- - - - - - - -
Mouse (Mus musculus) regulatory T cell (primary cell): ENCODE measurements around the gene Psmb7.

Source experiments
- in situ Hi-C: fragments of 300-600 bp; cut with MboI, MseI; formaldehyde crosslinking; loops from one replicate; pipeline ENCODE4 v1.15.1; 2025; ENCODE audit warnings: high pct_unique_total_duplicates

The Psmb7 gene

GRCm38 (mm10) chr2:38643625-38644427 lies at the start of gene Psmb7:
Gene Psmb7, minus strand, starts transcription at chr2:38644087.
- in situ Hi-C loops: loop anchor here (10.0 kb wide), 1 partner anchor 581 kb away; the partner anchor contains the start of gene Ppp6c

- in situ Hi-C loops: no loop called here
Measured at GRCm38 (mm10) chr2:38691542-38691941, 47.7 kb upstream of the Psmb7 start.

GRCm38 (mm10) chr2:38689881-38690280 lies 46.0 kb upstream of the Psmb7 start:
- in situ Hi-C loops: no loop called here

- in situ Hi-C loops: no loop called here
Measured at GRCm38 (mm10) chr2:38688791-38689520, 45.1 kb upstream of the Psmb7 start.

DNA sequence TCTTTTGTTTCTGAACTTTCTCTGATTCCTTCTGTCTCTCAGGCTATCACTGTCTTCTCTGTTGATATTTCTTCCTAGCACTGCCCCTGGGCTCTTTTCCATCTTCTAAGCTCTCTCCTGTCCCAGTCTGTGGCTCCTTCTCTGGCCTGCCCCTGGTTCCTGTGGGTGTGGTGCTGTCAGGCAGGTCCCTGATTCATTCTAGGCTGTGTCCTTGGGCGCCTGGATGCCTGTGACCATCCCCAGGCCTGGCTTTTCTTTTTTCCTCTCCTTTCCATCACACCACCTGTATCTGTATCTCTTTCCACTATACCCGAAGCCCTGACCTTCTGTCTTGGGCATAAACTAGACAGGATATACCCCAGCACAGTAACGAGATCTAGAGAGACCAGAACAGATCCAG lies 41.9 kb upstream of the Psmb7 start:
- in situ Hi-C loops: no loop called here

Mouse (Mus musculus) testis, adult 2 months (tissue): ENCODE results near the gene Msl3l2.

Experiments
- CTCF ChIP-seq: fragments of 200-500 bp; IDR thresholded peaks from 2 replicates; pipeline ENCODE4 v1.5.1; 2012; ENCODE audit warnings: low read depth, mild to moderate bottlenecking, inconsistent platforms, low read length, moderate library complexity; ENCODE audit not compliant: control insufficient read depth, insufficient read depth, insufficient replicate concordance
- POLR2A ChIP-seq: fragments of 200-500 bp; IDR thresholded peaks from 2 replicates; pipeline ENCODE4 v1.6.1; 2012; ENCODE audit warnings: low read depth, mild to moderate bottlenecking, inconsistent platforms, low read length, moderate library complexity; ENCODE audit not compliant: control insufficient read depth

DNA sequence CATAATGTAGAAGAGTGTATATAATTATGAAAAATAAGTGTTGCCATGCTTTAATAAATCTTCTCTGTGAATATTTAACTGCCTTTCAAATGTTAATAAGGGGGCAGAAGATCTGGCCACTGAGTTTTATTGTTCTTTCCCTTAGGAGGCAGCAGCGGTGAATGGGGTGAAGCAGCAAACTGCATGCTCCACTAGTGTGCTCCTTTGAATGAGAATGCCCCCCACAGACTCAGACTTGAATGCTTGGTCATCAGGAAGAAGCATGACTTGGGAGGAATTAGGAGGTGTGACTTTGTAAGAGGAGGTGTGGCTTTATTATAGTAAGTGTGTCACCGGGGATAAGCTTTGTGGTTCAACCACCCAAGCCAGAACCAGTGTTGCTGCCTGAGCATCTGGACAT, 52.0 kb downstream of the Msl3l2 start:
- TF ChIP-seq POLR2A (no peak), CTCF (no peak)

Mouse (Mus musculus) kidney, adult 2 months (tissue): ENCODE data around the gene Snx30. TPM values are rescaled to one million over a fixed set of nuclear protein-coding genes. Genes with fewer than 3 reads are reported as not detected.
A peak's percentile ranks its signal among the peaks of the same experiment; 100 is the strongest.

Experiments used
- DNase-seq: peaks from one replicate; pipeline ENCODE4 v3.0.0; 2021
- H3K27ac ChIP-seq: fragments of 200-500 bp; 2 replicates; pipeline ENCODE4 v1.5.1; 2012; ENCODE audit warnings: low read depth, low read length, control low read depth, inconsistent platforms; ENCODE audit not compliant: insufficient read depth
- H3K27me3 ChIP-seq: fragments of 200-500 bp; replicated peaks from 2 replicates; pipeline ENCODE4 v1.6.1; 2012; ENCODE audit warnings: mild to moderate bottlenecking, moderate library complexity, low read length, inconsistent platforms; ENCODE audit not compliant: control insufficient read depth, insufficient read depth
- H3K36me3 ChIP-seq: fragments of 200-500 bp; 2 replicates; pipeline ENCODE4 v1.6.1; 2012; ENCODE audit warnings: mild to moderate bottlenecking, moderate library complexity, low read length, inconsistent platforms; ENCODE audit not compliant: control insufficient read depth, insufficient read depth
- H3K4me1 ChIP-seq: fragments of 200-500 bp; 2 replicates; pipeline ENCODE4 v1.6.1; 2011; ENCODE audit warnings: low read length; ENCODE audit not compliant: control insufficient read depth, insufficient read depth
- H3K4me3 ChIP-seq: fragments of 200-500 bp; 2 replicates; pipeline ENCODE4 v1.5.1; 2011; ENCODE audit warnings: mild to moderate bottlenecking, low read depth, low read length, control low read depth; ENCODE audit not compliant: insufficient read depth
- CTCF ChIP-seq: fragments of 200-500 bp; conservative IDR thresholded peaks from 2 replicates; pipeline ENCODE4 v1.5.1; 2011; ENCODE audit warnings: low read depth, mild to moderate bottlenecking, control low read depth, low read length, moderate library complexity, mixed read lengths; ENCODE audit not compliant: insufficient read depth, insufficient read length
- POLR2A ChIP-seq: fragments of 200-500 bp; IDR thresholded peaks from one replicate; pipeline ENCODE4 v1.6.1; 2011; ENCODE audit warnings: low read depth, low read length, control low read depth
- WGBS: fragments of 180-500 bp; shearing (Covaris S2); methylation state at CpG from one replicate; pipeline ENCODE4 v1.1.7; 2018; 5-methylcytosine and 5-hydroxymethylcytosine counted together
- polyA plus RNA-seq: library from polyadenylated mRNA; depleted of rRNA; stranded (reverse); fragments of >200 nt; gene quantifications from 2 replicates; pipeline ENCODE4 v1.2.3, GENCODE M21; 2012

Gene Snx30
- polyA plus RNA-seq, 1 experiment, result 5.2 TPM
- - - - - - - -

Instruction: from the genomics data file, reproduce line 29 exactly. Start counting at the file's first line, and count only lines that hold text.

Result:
- H3K4me1 ChIP-seq: fragments of 200-500 bp; 2 replicates; pipeline ENCODE4 v1.6.1; 2011; ENCODE audit warnings: low read length; ENCODE audit not compliant: control insufficient read depth, insufficient read depth